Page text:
Why is Britain’s “Brexit” lost again

Britain’s “Brexit” issue has been entangled for more than four years. Although the United Kingdom has legally left the EU at the end of January this year, it is still in a transitional period, and the future economic and trade relations between the two sides have not yet been finalized. Recently, the “Internal Market Act” proposed by the British government has caused further waves of the negotiation process.

According to the previous Brexit agreement reached by Britain and Europe, it is a transitional period before the end of 2020. If the two parties can reach a future relationship agreement during the transitional period, the agreement will be implemented after the transitional period. If no agreement is reached, in order to ensure the stability of the border between Ireland and Northern Ireland, the two sides will not set up barriers on the border between Northern Ireland and maintain the current status quo. However, according to the “Internal Market Act” recently submitted by the British Conservative Government, if Britain and Europe cannot reach an agreement during the transition period, the British government will have the power to unilaterally exercise border management rights, including Northern Ireland. From the content point of view, the bill clearly conflicts with the previous Brexit agreement, which caused a strong backlash from the EU.

The British government may throw out the bill for the following considerations: First, use the new bill as a bargaining chip to force the EU to make concessions in negotiations. In terms of time, the end of the transitional period at the end of the year is very close. Johnson has publicly stated that if an agreement cannot be reached before October 15, there will be a “no-deal Brexit”. Judging from the process of Brexit negotiations after Johnson came to power, the United Kingdom has repeatedly used the strategy of “do not hesitate to die and break the net” to show that it would rather “leave the EU without a deal” to prompt the EU to make concessions and achieve certain results. In addition, the Conservative Party substantially expanded its seats in the lower house of parliament in the last general election. Johnson’s ruling position has been consolidated and he has become more confident in his own negotiation strategy.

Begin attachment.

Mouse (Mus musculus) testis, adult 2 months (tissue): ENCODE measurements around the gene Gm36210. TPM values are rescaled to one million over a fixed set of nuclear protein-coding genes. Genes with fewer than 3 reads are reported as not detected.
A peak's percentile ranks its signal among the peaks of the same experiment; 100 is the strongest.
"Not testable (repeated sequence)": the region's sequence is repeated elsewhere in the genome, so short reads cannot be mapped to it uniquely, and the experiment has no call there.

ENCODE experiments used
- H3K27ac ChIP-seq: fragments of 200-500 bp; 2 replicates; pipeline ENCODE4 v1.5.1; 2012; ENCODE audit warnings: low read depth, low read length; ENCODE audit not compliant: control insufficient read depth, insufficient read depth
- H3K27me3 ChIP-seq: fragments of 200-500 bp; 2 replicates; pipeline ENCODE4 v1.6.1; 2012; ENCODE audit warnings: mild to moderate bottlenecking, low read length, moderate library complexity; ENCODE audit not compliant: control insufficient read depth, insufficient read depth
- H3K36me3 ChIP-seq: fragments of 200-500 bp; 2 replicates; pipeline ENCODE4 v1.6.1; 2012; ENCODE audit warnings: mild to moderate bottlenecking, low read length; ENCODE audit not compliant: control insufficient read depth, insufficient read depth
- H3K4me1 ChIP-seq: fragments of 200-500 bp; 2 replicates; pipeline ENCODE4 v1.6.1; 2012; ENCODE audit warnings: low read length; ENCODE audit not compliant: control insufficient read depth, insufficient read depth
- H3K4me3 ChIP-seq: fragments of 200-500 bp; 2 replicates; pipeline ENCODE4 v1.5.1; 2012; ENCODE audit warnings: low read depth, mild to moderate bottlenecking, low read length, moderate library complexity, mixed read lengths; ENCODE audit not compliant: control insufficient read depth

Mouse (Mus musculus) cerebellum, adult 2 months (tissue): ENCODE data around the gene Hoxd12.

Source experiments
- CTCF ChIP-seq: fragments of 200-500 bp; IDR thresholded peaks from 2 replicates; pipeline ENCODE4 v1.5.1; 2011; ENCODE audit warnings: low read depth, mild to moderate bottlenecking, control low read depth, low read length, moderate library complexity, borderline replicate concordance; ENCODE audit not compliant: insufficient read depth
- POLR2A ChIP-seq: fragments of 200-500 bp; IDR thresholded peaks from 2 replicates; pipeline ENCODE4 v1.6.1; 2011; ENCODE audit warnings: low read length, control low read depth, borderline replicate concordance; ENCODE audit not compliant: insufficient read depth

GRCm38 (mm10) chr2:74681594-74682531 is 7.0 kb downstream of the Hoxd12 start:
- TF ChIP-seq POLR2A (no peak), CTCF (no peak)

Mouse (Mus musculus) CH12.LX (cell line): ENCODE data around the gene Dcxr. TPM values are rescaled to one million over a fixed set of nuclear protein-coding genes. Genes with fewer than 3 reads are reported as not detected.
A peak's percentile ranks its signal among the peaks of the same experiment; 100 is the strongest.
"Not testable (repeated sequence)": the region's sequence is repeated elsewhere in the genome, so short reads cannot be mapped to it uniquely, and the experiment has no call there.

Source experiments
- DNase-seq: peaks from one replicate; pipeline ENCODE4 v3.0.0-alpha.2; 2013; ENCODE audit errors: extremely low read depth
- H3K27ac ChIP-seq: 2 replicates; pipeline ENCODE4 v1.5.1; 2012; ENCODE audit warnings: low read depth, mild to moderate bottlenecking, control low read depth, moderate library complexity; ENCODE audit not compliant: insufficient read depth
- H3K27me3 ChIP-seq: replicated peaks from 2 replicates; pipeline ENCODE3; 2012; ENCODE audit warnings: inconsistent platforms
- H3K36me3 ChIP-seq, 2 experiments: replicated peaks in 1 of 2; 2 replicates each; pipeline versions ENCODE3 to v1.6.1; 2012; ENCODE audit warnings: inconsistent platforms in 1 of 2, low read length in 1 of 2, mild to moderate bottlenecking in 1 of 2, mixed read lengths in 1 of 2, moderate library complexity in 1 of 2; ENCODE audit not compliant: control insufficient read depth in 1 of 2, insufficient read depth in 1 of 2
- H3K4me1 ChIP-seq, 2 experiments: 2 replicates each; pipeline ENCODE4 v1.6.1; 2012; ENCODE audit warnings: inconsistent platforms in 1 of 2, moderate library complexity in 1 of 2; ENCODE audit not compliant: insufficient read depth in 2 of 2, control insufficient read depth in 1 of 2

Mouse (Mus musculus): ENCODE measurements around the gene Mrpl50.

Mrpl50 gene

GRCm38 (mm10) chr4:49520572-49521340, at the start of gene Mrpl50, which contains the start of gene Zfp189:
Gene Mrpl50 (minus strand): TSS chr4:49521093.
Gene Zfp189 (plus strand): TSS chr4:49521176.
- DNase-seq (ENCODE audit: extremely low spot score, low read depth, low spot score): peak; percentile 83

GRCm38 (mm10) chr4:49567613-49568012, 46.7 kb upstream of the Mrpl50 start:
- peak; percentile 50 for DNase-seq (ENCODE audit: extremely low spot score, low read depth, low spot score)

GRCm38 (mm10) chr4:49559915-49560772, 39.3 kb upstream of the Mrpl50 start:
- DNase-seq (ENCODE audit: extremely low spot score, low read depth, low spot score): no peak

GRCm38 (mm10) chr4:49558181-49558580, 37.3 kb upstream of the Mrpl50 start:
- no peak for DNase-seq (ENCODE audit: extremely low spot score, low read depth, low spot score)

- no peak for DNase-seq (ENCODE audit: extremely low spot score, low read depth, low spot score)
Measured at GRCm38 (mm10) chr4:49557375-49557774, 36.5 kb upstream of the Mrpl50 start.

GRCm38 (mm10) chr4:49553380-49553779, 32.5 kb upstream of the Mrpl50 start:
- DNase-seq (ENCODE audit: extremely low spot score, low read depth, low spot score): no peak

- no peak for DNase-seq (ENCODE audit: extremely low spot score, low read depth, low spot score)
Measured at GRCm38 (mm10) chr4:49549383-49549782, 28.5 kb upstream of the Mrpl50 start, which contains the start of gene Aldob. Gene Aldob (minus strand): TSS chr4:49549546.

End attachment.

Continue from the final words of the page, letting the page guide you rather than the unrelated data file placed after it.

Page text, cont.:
Second, the UK is trying to use a clear Brexit timetable to advance free trade negotiations with other economies. Since the Brexit referendum, the United Kingdom has been preparing for the “post-Brexit era”, taking “Global Britain” as a strategic goal, including trade negotiations with other economies, and has signed about 20 trade agreements. However, there are no major economies other than Japan, which has just finalized the agreement, and negotiations with the United States, Australia and other countries are still in progress. While the UK is still in the single big EU market, economic and trade agreements with other economies cannot take effect. Therefore, a real “Brexit” is a prerequisite for the UK to further open the markets of other economies. As the specific time is uncertain, this has affected the progress of relevant trade negotiations to a certain extent. The introduction of the “Internal Market Act”, at the risk of the breakdown of the Brexit negotiations, shows the UK’s determination to leave the single big market before the end of the year, thereby paving the way for other trade negotiations.